This is one of our favorite winter desserts. I toss the fruit with a ratafia I make using satsumas, clementines and navel oranges, spiced with crushed coriander seeds and a couple of cloves. The spice flavor goes nicely with the citrus. Cointreau has pleasant notes of coriander seed, so it's a good substitute, though it has less of the brightness of orange flavor achieved when making one's own liqueur. Sometimes I make this with pomelos in place of the navel oranges. You can use any citrus that you like. Enjoy!! —AntoniaJames
2 Cara Cara oranges, cut into suprêmes
2 navel oranges, cut into suprêmes
2 – 3 tablespoons grated raw unsweetened coconut
3 tablespoons Cointreau, ratafia or other similar citrus liqueur (or more to taste)(See note below, if you don't want to use a liqueur.)
Add the vanilla to the liqueur and add to the orange and coconut mixture.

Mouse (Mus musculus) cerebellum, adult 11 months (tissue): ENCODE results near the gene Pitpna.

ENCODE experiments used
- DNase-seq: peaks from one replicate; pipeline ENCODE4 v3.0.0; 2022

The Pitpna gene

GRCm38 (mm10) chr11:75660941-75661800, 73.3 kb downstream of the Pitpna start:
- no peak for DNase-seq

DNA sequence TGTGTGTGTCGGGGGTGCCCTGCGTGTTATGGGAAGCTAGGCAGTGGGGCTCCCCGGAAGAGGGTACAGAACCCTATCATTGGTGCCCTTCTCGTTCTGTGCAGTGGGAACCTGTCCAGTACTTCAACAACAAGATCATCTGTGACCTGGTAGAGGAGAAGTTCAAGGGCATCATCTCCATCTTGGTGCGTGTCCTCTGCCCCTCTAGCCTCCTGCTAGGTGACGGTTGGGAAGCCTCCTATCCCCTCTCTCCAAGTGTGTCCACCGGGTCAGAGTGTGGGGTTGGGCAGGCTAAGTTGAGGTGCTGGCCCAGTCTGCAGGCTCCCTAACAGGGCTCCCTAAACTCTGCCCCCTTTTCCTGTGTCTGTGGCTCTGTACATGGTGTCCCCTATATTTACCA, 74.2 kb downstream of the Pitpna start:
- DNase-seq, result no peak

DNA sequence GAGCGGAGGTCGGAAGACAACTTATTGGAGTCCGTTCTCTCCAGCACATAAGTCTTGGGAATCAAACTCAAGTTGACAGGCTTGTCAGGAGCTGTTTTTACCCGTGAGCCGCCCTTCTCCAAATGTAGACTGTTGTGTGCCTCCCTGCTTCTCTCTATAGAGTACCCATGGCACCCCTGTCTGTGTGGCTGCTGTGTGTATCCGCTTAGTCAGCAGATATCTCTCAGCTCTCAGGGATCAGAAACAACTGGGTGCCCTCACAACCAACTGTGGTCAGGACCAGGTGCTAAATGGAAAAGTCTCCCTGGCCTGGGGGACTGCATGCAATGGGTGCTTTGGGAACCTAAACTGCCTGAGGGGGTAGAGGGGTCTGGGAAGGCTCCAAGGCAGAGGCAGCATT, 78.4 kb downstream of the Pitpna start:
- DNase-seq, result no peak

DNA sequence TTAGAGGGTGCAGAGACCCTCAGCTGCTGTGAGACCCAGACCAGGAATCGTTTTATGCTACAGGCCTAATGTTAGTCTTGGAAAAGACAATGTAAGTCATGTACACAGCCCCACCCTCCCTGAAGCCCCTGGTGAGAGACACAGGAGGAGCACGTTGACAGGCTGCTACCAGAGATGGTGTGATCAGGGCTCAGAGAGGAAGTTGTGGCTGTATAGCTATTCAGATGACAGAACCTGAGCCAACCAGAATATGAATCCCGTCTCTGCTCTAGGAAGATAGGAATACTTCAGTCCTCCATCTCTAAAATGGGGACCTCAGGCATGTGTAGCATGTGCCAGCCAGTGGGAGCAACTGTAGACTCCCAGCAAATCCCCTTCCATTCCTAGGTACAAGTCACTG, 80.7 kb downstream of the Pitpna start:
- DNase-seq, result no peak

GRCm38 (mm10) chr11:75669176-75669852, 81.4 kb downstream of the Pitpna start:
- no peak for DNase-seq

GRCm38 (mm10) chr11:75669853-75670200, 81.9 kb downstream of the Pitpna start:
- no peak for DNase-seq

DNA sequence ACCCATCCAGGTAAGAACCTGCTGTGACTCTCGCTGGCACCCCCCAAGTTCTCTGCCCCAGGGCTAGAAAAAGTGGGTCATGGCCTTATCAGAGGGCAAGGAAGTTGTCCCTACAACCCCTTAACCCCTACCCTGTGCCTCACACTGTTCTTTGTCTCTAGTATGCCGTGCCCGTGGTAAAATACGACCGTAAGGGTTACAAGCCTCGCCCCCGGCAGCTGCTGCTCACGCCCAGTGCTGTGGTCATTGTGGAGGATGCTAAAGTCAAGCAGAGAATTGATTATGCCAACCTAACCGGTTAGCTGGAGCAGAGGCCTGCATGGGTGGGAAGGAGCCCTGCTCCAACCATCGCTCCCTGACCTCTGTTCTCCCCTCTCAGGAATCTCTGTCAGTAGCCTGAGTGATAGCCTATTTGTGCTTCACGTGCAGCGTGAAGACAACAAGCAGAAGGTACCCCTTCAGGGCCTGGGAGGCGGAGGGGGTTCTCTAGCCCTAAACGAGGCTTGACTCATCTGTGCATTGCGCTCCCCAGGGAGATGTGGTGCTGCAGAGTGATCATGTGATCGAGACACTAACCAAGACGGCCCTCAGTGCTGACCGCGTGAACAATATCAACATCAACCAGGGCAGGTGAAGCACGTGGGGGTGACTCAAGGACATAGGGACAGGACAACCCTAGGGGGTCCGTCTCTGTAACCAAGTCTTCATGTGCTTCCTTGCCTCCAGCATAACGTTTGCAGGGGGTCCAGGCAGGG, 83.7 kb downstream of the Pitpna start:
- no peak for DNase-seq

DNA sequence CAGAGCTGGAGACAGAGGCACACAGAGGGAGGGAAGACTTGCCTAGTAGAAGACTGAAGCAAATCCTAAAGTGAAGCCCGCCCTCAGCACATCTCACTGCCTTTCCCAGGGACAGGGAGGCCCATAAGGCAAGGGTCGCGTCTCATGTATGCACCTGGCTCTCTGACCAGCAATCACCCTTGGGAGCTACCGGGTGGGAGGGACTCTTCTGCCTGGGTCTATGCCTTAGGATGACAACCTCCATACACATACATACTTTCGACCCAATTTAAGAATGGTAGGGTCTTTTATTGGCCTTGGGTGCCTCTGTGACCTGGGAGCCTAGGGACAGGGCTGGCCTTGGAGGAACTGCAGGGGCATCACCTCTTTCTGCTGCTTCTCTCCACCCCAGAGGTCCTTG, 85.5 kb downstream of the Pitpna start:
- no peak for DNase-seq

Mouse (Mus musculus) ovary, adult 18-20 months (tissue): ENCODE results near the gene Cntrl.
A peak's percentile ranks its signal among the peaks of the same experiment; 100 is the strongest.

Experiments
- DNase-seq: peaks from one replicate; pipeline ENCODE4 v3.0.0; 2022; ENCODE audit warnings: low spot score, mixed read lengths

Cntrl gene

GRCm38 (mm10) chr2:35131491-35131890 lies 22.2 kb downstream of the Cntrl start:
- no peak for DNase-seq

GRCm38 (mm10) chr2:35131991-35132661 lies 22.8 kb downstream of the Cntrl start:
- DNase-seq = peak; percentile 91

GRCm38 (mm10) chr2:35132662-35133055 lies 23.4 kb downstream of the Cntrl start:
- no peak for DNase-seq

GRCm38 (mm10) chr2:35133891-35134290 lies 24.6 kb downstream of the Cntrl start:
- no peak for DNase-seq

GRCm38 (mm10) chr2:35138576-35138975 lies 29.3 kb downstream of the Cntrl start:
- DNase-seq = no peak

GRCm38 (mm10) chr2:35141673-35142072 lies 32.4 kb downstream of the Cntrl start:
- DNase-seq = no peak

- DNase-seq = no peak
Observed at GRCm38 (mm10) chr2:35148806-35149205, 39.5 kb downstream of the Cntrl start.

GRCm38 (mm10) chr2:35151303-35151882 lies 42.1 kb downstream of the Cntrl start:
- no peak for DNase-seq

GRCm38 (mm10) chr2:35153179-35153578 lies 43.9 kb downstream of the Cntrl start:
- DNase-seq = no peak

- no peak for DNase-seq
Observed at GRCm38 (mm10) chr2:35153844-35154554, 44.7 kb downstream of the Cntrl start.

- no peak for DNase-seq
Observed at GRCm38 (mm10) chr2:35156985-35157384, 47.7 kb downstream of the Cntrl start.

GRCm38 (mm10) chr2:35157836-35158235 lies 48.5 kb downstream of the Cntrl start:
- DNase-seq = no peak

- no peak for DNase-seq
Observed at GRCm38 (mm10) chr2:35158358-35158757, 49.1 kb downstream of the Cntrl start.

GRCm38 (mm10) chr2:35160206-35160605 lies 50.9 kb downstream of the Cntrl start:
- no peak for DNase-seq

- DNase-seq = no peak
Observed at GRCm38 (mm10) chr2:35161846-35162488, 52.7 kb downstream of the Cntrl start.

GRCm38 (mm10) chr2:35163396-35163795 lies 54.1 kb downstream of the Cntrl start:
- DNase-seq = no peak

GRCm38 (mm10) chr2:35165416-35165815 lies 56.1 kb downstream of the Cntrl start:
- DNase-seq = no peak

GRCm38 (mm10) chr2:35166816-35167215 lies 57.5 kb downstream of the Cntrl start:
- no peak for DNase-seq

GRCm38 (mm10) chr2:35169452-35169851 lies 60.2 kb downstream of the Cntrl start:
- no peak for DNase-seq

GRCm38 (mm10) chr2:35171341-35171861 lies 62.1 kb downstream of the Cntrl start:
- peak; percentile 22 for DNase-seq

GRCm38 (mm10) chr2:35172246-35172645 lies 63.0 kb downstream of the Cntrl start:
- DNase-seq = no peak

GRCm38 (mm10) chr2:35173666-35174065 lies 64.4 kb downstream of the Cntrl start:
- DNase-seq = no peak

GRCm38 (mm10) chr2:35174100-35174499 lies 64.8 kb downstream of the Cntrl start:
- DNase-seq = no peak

Toss again and allow the ambrosia to sit for at least four hours before eating.
Toss again before serving. This really tastes best at room temperature or just a bit cooler.
If you do not have any liqueur, or don't wish to include any in this recipe, dissolve 1 tablespoons of sugar in 3 tablespoons of boiling water, along with three or four 1-inch pieces of orange zest (just the orange part of the peel, with as little of the white pith as you can manage), a teaspoon of crushed coriander seeds and a whole clove, and simmer very gently for about two minutes. Allow the syrup to cool a bit, then strain before using. ;o)
When I'm not working (negotiating transactions for internet companies), or outside enjoying the gorgeous surroundings here in the San Francisco Bay Area, I'm likely to be cooking, shopping for food, planning my next culinary experiment, or researching, voraciously, whatever interests me. In my kitchen, no matter what I am doing -- and I actually don't mind cleaning up -- I am deeply grateful for having the means to create, share with others and eat great food. Life is very good. ;o)